There are four Assam Legislative Assembly constituencies in this district: Bokajan, Howraghat, Diphu, and Boithalangso. All four are designated for scheduled tribes. They are all in the Autonomous District Lok Sabha constituency.
According to the 2011 census Karbi Anglong District has a population of 965,280, roughly equal to the nation of Fiji or the US state of Montana. This gives it a ranking of 451st in India (out of a total of 640). The district has a population density of 93 inhabitants per square kilometre (240/sq mi) . Its population growth rate over the decade 2001-2011 was 17.58%. Karbi Anglong has a sex ratio of 951 females for every 1000 males, and a literacy rate of 74%. with Male and Female constituting 82% and 65% respectively.
A number of indigenous peoples reside in this district. The Rengmas and the Karbis are the most prominent amongst them. Other indigenous peoples residing in this district include the Dimasas, the Koch, the Nepali (Gorkha), the Adivasis, the Kuki-Chin People (Kukis, Hmars, Mizos), the Garos, the Tiwas, the Khasis and the Chakmas.
Population of the district is:
- Animists (often tagged as Hindus) - 670,139
- Christians - 117,738
- Muslims - 18,091
Karbi anglong district has a rich culture. From ancient age the Karbi people maintain and keep their culture alive. They have their own traditional costume, like Choi Hongthor (Traditional Shirt) and Rikong vetvot (Traditional Pant) for male and Pini or sini & Peh Kok (Traditional wear) for female. They also make their own traditional bag called Jamborong.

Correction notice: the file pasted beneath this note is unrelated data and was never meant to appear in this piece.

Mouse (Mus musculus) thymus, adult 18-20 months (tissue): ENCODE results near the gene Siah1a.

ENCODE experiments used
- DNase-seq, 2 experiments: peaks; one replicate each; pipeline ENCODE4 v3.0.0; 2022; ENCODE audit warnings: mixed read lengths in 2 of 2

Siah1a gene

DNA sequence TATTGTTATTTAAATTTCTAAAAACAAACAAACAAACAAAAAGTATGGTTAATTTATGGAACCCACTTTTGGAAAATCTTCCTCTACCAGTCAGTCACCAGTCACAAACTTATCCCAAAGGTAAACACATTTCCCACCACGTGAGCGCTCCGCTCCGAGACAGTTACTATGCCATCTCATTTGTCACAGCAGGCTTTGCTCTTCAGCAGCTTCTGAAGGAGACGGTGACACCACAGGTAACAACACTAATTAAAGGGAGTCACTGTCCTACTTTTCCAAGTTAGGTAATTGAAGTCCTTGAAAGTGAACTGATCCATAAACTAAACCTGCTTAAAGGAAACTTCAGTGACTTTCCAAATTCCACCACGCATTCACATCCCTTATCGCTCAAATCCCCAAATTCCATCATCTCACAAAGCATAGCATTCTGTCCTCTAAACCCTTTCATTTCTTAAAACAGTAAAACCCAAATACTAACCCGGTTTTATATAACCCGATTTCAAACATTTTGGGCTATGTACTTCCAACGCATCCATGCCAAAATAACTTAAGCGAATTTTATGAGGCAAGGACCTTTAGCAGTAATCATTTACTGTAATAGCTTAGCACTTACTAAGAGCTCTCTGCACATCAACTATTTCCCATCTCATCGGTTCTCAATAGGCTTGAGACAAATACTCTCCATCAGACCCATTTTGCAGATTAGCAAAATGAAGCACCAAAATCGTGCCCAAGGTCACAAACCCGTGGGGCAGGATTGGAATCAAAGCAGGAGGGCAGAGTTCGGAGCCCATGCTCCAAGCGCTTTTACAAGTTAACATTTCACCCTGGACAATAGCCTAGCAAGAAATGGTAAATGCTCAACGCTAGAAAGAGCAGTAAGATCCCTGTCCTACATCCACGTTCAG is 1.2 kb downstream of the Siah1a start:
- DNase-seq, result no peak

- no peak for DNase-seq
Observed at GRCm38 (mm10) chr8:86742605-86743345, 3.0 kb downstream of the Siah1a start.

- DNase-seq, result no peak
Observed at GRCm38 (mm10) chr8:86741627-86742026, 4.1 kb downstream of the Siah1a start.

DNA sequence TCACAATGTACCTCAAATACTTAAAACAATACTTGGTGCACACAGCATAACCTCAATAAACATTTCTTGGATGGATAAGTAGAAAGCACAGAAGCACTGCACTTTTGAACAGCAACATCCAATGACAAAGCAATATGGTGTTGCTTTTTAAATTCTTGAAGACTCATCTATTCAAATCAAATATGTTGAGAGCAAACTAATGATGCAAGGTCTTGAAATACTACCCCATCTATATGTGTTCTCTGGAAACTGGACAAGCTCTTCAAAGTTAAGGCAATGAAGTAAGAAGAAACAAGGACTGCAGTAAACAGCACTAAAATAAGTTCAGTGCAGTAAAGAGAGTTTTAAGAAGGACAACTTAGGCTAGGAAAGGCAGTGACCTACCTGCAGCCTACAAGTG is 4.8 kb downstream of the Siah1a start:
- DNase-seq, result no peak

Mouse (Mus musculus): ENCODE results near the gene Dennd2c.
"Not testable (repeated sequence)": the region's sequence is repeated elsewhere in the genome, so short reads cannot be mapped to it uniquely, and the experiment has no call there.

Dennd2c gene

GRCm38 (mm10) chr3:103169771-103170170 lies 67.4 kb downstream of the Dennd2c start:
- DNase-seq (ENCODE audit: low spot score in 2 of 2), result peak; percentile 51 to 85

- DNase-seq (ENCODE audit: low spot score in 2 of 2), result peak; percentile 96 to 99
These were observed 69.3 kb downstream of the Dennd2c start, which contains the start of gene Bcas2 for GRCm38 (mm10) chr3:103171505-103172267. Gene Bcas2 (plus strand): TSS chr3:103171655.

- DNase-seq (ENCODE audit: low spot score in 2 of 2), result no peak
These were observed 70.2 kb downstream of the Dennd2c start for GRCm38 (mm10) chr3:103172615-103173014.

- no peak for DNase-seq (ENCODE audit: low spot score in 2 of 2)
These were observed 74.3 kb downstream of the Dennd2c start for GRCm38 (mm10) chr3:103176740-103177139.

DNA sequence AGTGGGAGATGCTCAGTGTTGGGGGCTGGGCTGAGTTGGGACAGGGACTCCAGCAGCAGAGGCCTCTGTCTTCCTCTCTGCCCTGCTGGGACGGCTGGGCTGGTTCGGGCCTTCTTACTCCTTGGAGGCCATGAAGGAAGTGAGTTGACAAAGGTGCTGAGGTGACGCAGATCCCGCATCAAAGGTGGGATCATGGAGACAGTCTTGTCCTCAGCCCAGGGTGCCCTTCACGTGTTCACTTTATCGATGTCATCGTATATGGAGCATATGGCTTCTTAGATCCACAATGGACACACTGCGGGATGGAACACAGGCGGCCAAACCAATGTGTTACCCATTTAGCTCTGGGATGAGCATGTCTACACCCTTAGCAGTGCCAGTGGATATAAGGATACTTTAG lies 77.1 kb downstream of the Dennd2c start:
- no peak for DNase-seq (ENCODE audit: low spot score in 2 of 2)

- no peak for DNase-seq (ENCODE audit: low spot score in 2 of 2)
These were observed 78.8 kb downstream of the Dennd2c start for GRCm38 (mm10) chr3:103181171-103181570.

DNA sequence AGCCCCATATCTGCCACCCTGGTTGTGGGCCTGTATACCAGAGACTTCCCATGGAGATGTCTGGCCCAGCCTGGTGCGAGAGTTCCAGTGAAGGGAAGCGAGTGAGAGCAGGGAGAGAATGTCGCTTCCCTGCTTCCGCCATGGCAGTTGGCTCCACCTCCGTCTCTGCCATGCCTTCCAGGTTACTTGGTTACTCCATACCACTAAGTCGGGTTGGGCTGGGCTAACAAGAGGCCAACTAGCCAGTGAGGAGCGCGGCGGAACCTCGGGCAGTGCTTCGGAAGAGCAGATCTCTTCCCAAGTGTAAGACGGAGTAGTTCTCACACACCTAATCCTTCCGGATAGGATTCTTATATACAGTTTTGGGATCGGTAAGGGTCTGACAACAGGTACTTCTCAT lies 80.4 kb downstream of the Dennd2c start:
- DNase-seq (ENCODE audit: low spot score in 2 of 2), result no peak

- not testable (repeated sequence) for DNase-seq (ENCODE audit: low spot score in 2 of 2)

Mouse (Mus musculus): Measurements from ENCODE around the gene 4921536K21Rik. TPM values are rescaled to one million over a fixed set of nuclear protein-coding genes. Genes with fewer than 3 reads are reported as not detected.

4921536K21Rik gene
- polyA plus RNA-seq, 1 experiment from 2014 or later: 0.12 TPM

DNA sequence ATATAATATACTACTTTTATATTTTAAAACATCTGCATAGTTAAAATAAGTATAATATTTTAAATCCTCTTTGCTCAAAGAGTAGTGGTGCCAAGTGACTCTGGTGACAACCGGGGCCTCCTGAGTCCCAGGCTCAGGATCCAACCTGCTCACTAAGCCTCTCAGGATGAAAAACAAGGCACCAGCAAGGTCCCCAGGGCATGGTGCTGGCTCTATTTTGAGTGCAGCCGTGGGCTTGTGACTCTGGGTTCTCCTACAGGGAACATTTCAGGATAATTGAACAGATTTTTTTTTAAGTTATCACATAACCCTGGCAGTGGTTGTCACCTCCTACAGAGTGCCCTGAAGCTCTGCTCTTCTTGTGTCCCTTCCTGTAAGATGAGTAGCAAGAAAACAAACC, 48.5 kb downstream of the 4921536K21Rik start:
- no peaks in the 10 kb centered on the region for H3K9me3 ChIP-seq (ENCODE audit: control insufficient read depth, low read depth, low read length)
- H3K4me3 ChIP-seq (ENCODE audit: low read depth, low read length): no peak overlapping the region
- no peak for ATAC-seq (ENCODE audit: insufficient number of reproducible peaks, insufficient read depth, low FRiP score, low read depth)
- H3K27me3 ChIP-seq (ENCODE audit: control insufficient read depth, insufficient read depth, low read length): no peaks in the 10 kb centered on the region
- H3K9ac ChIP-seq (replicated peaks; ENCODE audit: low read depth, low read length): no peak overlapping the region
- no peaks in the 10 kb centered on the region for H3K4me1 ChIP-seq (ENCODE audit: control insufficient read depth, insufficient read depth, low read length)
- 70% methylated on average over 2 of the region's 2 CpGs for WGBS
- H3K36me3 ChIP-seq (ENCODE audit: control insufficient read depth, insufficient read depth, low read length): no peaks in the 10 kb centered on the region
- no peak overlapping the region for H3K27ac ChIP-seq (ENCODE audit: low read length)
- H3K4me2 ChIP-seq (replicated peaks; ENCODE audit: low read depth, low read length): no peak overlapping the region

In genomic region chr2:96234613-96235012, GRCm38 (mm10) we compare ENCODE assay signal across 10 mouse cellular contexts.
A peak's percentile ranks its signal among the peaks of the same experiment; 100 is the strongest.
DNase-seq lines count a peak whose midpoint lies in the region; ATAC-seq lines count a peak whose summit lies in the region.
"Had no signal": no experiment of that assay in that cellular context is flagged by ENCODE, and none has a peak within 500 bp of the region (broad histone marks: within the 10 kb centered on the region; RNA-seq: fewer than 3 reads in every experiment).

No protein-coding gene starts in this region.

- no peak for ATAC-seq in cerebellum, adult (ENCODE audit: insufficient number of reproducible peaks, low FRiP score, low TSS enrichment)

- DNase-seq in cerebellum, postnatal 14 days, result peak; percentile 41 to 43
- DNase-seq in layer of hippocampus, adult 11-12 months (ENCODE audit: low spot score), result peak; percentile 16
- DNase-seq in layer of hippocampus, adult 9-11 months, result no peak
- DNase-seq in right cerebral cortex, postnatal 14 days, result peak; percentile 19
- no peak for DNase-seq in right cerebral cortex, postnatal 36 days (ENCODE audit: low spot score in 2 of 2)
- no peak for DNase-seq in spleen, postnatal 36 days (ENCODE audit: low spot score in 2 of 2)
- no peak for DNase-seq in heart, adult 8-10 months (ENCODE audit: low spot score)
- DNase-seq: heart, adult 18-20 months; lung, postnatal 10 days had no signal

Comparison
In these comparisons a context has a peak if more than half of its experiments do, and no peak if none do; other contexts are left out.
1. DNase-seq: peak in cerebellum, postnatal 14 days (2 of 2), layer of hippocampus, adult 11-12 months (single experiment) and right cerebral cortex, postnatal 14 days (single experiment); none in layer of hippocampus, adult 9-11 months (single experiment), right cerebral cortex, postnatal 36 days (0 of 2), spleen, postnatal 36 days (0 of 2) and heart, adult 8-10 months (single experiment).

Choi Hongthor, traditional shirt, is widely adopted among the Assamese culture. The shirt is very similar to a Flak jacket, but with button in place of zipper.
Rikong vetvot is a male attire worn from the waist to below. It's a single white piece of Loincloth without decoration. It can be classified into two groups: the true Rikong vetvot and the neo-modern (borrowed heavily from Dhoti). Rikong vetvot is unique in a sense how it is worn and its length. It needs skill to wear them. It is almost impossible to wear with too much length (It is still difficult to wear them with a little more length). A new wearer will find the dress slipping out as there is no knot.
Pini or Sini, Peh kok and Jamborong are widely famous in the state which is use by many people. It's popularity is due to their charming colours and design prepared by Karbi women.
Pini or Sini is an female attire worn from the waist and cover up to the lower calf. It is similar to the dress worn by other communities like Naga, Hmar etc. Peh-kok is also unique in how its worn. It's a square (or similar sized) piece of cloth. It's two adjacent edge are tight into a knot (modern dress use pin inplace of knot). The knot side is then hang from the shoulder.
Jamborong is a handbag made from cloth. It has no thong, instead it use a wide piece of cloth, similar to webbing, but wider and lesser tensile strength (depend on the strength of cloth). It's size can vary. Smaller one are similar to a woman purse.